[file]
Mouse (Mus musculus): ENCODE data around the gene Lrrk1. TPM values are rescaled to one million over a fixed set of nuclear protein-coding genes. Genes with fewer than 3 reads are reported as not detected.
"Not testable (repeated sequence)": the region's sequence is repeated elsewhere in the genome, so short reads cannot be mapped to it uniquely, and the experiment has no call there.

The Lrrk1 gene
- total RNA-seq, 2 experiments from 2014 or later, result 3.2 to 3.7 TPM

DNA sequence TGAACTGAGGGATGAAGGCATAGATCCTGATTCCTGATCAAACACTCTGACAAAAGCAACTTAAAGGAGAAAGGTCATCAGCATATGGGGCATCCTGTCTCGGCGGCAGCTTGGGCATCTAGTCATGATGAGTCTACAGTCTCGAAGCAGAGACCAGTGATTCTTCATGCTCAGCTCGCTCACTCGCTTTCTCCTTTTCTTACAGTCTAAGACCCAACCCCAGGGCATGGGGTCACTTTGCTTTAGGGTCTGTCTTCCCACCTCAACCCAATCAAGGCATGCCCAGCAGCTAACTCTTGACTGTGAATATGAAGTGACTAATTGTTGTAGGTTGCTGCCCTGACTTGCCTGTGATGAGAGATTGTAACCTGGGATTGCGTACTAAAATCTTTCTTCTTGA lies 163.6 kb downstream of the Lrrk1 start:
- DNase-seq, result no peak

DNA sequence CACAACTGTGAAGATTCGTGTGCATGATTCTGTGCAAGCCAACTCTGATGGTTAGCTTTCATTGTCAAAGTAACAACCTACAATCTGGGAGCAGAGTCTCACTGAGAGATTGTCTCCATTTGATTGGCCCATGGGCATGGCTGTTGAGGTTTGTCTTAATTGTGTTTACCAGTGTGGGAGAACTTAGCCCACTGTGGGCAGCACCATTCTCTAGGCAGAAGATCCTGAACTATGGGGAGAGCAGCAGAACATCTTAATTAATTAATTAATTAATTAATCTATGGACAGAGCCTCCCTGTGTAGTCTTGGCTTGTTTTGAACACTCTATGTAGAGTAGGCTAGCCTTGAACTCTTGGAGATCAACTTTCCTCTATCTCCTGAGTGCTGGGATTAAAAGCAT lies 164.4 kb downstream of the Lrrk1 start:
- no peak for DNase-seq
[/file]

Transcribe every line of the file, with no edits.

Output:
Mouse (Mus musculus): ENCODE data around the gene Lrrk1. TPM values are rescaled to one million over a fixed set of nuclear protein-coding genes. Genes with fewer than 3 reads are reported as not detected.
"Not testable (repeated sequence)": the region's sequence is repeated elsewhere in the genome, so short reads cannot be mapped to it uniquely, and the experiment has no call there.

The Lrrk1 gene
- total RNA-seq, 2 experiments from 2014 or later, result 3.2 to 3.7 TPM

DNA sequence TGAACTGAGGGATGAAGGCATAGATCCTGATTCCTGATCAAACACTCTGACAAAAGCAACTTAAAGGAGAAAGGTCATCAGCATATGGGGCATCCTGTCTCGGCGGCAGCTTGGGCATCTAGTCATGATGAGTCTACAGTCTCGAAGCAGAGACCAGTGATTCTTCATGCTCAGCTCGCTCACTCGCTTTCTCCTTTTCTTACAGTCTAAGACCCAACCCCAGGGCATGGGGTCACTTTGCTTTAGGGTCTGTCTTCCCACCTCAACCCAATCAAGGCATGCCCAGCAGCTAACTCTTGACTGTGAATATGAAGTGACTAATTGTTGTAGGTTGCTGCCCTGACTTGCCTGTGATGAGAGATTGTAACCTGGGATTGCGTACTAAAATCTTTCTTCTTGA lies 163.6 kb downstream of the Lrrk1 start:
- DNase-seq, result no peak

DNA sequence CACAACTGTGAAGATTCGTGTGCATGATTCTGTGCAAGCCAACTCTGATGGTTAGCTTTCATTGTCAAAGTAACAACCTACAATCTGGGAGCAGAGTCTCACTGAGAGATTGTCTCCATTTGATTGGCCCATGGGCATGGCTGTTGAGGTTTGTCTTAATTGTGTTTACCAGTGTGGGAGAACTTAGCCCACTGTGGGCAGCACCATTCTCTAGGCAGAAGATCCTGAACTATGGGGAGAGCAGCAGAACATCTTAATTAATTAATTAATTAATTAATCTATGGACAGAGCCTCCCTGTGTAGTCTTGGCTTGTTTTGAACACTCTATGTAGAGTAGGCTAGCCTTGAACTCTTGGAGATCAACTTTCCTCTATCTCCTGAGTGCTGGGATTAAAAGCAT lies 164.4 kb downstream of the Lrrk1 start:
- no peak for DNase-seq